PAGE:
At 33, Adam Schoenberg (M.M. ’05, D.M.A.’10, composition) is quickly becoming one of the most admired and widely performed American composers. Embracing lyricism and a cinematic sweep, his music is both engaging and challenging, and has found eager champions and audiences from Atlanta to Louisville to Los Angeles. Next year will see the release of his first solo orchestral album, which includes his American Symphony, by the Kansas City Symphony under the direction of Michael Stern; a recording of his piano music played by Nadia Shpachenko is due out in November.
You traveled a familiar conservatory education path from Oberlin to Juilliard. When did you first know you wanted to pursue composing as a career?
My father [Steven Schoenberg] is a composer, so music was very integral to my upbringing. I began playing piano and improvising at the age of 3. But as a kid, I was a real athlete, and actually the main reason I went to Oberlin was because of the soccer team. When I look back now, I think I was drawn there too because there was a conservatory across the street. I just wasn’t ready to acknowledge at first that music is a true part of who I am. After my freshman year, I realized I had had enough of a general liberal arts education and transferred into the conservatory.
So you began composing quite late?
I didn’t start composing until my sophomore year of college, and I felt from the moment I started I had a lot of ground to make up. When I entered Juilliard, my teacher Robert Beaser was not shy about telling me that. I remember at my first lesson, he said, “You are lucky to be here. We see a lot of talent in you, but you have a lot of work to do.” I had to learn craft. Bob was great for me, and held my hand throughout the process. He dove into my music and asked about the intent behind each note and rhythm—the micro level. After a couple of years, we both felt I needed to study with someone who was more about the overall picture. So I went to work with John Corigliano. He’s much more of a macro level teacher. He’s famous for saying, “Without the structure, the notes are irrelevant.” To this day, they are my greatest mentors.
Two of the works on the orchestral album, Finding Rothko (2006) and Picture Studies (2012), were inspired by specific pieces of visual art. You’ve also composed a number of film scores and your doctoral dissertation was on the film music of Thomas Newman. Could you speak to the connection between the visual and the audible in your work?
It hasn’t necessarily been a conscious decision of mine. I’ve always been drawn to visual art, and one of the great things about being a student at Juilliard was that we had access to so many museums. As a student, there were many days that I would walk out from Lincoln Center and head down to MoMA or across town to the Guggenheim or the Met, so I think I always found inspiration in other art forms. Maybe my attraction to film music is because I love drama and the idea of a narrative that unfolds. At the end of the day, I want to tell a story through my music, even though it can be incredibly abstract.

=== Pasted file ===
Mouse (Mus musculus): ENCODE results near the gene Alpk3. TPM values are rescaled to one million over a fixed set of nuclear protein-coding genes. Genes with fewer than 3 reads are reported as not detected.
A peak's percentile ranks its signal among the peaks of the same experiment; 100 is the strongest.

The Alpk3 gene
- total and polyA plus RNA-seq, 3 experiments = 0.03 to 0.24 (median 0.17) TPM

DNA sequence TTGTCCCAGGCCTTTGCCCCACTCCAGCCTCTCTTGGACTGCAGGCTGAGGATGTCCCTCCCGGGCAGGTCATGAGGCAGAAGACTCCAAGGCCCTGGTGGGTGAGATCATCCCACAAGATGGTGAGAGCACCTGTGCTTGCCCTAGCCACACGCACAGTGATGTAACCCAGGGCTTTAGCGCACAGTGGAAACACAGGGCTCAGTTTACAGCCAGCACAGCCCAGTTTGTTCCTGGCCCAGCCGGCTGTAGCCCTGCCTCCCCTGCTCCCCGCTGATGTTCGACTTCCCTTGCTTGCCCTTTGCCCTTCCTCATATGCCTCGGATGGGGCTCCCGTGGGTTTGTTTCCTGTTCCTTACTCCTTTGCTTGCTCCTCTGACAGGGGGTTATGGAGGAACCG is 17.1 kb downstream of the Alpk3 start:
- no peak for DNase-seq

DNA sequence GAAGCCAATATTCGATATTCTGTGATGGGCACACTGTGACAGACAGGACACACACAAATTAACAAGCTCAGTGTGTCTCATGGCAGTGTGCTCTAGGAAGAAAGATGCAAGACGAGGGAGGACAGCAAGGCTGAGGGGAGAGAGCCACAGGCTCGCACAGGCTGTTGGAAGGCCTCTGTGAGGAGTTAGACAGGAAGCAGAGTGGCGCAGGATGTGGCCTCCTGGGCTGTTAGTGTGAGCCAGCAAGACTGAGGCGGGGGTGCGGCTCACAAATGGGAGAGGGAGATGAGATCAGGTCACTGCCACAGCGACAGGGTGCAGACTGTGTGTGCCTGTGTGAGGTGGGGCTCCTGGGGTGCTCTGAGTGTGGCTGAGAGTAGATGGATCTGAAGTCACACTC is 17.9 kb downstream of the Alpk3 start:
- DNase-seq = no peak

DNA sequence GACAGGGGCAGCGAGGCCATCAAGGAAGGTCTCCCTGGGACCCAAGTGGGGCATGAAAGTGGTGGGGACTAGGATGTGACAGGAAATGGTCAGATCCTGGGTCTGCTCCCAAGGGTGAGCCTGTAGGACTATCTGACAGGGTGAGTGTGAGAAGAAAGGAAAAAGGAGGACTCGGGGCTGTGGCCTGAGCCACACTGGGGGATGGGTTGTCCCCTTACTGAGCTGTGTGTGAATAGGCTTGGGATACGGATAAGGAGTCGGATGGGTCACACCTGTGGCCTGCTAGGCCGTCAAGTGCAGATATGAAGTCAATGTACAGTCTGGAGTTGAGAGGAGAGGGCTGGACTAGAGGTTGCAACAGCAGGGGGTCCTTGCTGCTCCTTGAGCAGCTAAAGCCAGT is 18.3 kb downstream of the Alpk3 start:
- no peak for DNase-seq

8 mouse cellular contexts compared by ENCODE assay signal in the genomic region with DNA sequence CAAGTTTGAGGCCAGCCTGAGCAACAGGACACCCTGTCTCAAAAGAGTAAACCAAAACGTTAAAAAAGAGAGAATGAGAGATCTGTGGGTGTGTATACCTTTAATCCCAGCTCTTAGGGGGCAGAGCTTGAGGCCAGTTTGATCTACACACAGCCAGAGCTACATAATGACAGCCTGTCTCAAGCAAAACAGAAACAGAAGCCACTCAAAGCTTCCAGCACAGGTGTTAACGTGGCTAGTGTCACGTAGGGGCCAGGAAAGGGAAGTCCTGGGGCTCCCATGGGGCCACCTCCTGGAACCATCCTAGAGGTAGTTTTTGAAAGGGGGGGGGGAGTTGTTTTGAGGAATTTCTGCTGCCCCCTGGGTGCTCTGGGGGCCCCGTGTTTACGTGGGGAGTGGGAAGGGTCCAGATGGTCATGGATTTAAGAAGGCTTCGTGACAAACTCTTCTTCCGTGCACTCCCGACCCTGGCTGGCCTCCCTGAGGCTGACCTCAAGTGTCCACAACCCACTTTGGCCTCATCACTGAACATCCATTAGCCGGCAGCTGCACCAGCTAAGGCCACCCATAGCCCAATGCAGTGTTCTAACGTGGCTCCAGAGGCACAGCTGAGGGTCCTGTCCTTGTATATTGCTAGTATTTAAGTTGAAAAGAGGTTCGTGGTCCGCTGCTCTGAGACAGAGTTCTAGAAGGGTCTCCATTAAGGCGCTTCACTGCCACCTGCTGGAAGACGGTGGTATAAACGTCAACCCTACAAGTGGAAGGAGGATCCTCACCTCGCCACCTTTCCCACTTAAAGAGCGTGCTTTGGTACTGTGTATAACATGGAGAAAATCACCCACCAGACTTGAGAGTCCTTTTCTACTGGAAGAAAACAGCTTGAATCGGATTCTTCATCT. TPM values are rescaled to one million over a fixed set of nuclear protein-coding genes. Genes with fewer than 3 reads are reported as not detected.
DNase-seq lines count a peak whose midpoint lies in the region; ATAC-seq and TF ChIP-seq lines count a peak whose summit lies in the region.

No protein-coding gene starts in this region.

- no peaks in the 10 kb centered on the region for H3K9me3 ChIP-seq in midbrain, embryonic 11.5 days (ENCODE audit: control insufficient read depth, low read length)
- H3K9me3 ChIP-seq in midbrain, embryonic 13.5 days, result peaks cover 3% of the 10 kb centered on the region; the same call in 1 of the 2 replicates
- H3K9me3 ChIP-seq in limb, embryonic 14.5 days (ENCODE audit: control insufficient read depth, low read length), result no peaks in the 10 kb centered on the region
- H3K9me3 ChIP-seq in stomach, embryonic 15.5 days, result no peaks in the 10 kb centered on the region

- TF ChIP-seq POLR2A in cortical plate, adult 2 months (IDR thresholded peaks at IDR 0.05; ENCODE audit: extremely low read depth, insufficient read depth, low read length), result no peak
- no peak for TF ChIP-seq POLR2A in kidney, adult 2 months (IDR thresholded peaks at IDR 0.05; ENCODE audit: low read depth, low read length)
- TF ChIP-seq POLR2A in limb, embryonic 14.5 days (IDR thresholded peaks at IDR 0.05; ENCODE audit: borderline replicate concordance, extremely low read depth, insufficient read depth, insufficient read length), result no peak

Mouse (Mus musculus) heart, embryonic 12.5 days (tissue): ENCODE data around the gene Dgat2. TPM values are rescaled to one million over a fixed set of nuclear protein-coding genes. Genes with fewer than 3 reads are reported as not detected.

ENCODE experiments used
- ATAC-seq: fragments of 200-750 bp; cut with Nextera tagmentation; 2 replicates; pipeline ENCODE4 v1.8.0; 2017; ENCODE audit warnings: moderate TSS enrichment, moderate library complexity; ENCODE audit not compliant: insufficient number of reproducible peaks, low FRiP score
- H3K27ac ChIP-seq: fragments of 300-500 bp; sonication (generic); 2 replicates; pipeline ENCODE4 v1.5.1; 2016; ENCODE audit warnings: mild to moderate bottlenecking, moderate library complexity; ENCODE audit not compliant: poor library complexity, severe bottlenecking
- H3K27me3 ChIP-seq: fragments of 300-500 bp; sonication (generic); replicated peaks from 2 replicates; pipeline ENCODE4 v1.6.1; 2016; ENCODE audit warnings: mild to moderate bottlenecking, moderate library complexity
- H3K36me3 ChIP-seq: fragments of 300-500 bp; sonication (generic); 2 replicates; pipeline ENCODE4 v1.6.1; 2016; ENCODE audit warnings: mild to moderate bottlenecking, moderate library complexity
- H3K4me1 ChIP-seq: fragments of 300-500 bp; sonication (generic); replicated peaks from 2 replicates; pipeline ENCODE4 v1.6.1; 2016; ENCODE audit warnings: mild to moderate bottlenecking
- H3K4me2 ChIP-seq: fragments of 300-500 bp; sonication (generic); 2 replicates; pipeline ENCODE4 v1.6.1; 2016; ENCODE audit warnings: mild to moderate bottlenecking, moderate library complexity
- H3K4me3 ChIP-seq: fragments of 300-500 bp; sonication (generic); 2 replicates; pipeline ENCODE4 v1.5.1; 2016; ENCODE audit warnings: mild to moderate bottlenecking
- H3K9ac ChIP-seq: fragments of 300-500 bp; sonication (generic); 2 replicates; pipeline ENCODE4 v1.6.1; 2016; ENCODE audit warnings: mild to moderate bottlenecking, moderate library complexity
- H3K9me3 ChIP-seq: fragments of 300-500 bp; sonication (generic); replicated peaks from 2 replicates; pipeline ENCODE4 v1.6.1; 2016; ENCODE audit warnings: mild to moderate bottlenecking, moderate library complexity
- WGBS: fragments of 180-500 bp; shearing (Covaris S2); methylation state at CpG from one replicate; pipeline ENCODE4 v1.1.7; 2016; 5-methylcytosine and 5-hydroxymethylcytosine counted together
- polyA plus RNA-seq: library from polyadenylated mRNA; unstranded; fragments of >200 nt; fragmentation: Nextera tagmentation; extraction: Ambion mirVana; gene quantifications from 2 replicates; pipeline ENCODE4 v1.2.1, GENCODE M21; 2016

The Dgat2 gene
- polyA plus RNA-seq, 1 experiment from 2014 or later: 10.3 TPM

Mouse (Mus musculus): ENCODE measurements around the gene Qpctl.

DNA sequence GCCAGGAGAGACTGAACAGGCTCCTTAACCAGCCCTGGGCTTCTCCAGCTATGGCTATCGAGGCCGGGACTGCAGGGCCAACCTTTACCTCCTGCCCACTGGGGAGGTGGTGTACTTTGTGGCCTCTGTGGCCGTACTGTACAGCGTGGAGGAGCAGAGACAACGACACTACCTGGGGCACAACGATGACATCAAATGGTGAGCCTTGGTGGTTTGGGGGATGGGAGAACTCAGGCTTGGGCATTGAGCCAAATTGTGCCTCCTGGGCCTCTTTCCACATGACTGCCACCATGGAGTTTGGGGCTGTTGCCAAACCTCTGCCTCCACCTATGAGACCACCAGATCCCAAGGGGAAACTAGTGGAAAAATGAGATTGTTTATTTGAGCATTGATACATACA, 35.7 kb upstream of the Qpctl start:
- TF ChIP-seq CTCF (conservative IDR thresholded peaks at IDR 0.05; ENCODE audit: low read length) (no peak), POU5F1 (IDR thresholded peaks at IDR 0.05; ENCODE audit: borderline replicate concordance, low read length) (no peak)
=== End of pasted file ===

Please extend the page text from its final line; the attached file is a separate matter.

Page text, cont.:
How did the American Symphony (2011) come about, and what makes it so American?
Three nights after President Obama was elected [in 2008], I heard Copland’s Third Symphony live for the first time. It is widely regarded as the quintessential American symphony, and it was completed one year after the end of World War II, so he really wrote that piece during a time of great turmoil. If I had ever been able to meet Copland, I would have loved to have asked him what his intent was writing that piece given the historical timeframe, and whether he felt sort of a civic duty to write a work that was optimistic and powerful and emotionally deep. I didn’t initially have a commission for it, but it was something I felt that I needed to do, that it was part of my civic duty to bring more beauty into the world. I had never felt that before, and because that was the first presidential election that I had felt very passionate about, I decided that I was going to write my first symphony.
Would you say the musical language of the piece is related to that of Copland?
I don’t think it’s Americana. Some people say my music is very American sounding, that it is incredibly optimistic and energetic. But I wasn’t trying to emulate a Western sound or be anything other than myself.
What keeps you going creatively?
I really feel that as artists, we have to ask ourselves how we can effect and create positive change. Whatever your field is, you have to do it with integrity, and writing music is the best way I can reach people.